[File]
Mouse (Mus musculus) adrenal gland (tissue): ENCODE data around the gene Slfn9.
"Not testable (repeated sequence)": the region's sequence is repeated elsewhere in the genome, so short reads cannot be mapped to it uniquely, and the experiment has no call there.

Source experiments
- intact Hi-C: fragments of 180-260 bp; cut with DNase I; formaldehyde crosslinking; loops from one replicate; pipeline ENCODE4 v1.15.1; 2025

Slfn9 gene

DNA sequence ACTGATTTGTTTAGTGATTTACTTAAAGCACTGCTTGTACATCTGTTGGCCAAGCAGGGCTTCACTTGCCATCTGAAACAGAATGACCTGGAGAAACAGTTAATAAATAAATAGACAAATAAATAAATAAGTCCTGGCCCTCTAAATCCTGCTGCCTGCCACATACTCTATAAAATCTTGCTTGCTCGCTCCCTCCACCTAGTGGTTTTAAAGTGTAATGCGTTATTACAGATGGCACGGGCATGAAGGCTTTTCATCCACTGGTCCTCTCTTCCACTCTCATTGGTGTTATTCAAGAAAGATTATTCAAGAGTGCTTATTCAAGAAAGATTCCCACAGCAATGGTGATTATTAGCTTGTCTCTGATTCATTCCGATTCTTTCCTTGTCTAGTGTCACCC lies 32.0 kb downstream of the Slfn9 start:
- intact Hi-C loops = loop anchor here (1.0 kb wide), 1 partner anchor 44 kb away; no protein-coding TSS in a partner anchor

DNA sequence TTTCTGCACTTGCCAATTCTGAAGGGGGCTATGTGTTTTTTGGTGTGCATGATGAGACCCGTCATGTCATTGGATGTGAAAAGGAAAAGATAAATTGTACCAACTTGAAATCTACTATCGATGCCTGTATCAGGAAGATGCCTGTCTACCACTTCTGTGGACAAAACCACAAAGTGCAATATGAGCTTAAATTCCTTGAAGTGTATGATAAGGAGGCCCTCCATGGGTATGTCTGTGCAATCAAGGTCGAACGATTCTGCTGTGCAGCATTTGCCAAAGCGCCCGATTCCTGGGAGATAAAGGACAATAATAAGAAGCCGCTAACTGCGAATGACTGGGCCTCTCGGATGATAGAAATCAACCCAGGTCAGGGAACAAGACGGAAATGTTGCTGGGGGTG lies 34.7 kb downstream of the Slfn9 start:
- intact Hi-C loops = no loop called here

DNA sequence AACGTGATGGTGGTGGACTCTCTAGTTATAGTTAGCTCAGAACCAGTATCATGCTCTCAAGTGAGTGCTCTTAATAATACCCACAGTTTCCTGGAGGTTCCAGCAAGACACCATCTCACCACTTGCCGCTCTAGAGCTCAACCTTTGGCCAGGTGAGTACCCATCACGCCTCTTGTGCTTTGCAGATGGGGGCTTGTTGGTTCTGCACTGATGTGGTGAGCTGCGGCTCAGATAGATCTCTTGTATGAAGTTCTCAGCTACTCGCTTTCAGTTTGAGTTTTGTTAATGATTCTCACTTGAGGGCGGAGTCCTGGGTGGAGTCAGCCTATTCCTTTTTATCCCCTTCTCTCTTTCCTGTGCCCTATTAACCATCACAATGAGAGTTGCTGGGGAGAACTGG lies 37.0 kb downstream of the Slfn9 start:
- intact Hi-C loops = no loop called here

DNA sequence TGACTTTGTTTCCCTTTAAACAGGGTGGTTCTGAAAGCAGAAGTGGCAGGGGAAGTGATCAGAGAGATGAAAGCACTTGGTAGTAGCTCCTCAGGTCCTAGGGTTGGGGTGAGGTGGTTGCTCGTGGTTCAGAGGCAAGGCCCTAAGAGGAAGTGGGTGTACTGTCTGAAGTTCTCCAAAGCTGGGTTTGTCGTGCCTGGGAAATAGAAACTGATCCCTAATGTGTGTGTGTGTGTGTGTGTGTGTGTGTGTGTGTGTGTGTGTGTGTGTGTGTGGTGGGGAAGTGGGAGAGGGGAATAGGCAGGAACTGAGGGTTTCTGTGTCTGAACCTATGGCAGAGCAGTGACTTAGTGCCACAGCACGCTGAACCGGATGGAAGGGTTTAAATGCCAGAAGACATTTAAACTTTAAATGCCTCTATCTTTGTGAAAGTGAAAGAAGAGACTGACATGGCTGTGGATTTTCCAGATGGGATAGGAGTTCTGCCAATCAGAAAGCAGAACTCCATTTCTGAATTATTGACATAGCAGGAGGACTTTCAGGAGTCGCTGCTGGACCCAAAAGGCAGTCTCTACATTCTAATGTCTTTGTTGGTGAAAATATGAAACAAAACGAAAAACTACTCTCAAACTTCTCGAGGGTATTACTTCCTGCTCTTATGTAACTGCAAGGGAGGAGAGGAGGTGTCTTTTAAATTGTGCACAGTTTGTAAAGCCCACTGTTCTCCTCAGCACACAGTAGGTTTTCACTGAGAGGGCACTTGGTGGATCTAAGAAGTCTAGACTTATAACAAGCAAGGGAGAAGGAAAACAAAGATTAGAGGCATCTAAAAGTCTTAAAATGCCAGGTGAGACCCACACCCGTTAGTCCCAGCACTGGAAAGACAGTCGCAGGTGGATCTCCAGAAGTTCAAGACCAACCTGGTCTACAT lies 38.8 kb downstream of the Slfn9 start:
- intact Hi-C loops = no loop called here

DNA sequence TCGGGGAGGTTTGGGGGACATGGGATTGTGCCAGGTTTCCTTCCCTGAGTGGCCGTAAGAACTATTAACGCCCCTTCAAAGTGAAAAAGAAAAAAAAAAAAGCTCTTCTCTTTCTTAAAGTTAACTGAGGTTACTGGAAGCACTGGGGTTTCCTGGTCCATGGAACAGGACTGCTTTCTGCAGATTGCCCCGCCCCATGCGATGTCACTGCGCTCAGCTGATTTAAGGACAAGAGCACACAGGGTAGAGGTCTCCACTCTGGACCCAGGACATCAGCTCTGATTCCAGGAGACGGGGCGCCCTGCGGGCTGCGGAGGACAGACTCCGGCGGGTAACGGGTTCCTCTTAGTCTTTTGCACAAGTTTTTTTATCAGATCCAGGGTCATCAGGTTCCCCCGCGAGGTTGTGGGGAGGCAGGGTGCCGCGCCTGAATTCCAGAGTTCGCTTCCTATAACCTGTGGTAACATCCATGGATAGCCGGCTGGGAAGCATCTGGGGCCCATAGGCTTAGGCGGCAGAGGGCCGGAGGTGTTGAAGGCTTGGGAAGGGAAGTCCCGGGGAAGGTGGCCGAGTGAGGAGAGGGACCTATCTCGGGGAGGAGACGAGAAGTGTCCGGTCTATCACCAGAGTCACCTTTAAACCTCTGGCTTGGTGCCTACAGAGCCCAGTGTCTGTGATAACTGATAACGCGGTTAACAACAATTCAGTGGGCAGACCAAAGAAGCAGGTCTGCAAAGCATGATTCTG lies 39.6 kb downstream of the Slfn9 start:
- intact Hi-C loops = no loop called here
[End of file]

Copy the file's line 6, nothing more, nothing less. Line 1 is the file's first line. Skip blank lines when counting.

DNA sequence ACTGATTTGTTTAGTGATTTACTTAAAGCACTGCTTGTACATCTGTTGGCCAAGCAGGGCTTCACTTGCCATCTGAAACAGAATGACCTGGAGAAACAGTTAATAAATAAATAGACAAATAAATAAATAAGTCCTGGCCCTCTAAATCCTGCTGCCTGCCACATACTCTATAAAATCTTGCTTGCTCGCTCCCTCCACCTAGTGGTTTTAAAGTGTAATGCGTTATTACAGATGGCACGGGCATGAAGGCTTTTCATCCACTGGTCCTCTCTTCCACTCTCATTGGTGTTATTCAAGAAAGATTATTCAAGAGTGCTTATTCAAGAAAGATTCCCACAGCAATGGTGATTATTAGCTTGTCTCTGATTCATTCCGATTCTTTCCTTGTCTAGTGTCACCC lies 32.0 kb downstream of the Slfn9 start: